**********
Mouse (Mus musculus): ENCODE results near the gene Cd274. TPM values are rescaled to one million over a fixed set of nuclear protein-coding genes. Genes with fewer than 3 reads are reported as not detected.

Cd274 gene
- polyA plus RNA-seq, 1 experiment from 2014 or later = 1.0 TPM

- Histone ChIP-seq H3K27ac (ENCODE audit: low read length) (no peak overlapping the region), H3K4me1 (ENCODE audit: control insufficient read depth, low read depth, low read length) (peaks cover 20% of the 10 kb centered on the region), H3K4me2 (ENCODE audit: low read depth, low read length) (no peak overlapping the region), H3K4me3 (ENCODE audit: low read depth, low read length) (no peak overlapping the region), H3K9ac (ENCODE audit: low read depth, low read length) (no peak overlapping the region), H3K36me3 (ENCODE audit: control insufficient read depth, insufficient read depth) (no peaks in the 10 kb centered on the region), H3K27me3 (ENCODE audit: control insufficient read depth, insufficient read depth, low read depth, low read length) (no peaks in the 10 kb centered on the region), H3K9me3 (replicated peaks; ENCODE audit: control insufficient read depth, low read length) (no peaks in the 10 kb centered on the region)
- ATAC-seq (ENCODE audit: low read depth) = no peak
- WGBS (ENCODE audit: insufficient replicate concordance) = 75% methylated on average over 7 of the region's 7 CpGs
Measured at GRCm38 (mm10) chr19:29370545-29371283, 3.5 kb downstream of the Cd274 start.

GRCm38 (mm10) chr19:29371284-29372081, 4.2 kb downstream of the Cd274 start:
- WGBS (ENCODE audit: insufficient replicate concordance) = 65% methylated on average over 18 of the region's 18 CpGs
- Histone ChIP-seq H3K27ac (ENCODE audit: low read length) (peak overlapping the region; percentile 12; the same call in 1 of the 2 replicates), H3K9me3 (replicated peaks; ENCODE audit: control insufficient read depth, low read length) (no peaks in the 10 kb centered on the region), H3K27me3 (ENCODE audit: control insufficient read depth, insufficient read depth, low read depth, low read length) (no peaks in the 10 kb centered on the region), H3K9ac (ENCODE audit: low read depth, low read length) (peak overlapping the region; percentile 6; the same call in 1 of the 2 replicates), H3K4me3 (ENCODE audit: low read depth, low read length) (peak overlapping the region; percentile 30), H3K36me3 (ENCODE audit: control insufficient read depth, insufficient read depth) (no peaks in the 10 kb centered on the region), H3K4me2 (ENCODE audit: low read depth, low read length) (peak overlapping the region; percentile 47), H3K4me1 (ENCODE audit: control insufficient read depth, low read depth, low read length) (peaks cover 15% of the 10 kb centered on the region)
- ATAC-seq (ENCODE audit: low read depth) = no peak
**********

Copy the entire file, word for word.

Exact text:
Mouse (Mus musculus): ENCODE results near the gene Cd274. TPM values are rescaled to one million over a fixed set of nuclear protein-coding genes. Genes with fewer than 3 reads are reported as not detected.

Cd274 gene
- polyA plus RNA-seq, 1 experiment from 2014 or later = 1.0 TPM

- Histone ChIP-seq H3K27ac (ENCODE audit: low read length) (no peak overlapping the region), H3K4me1 (ENCODE audit: control insufficient read depth, low read depth, low read length) (peaks cover 20% of the 10 kb centered on the region), H3K4me2 (ENCODE audit: low read depth, low read length) (no peak overlapping the region), H3K4me3 (ENCODE audit: low read depth, low read length) (no peak overlapping the region), H3K9ac (ENCODE audit: low read depth, low read length) (no peak overlapping the region), H3K36me3 (ENCODE audit: control insufficient read depth, insufficient read depth) (no peaks in the 10 kb centered on the region), H3K27me3 (ENCODE audit: control insufficient read depth, insufficient read depth, low read depth, low read length) (no peaks in the 10 kb centered on the region), H3K9me3 (replicated peaks; ENCODE audit: control insufficient read depth, low read length) (no peaks in the 10 kb centered on the region)
- ATAC-seq (ENCODE audit: low read depth) = no peak
- WGBS (ENCODE audit: insufficient replicate concordance) = 75% methylated on average over 7 of the region's 7 CpGs
Measured at GRCm38 (mm10) chr19:29370545-29371283, 3.5 kb downstream of the Cd274 start.

GRCm38 (mm10) chr19:29371284-29372081, 4.2 kb downstream of the Cd274 start:
- WGBS (ENCODE audit: insufficient replicate concordance) = 65% methylated on average over 18 of the region's 18 CpGs
- Histone ChIP-seq H3K27ac (ENCODE audit: low read length) (peak overlapping the region; percentile 12; the same call in 1 of the 2 replicates), H3K9me3 (replicated peaks; ENCODE audit: control insufficient read depth, low read length) (no peaks in the 10 kb centered on the region), H3K27me3 (ENCODE audit: control insufficient read depth, insufficient read depth, low read depth, low read length) (no peaks in the 10 kb centered on the region), H3K9ac (ENCODE audit: low read depth, low read length) (peak overlapping the region; percentile 6; the same call in 1 of the 2 replicates), H3K4me3 (ENCODE audit: low read depth, low read length) (peak overlapping the region; percentile 30), H3K36me3 (ENCODE audit: control insufficient read depth, insufficient read depth) (no peaks in the 10 kb centered on the region), H3K4me2 (ENCODE audit: low read depth, low read length) (peak overlapping the region; percentile 47), H3K4me1 (ENCODE audit: control insufficient read depth, low read depth, low read length) (peaks cover 15% of the 10 kb centered on the region)
- ATAC-seq (ENCODE audit: low read depth) = no peak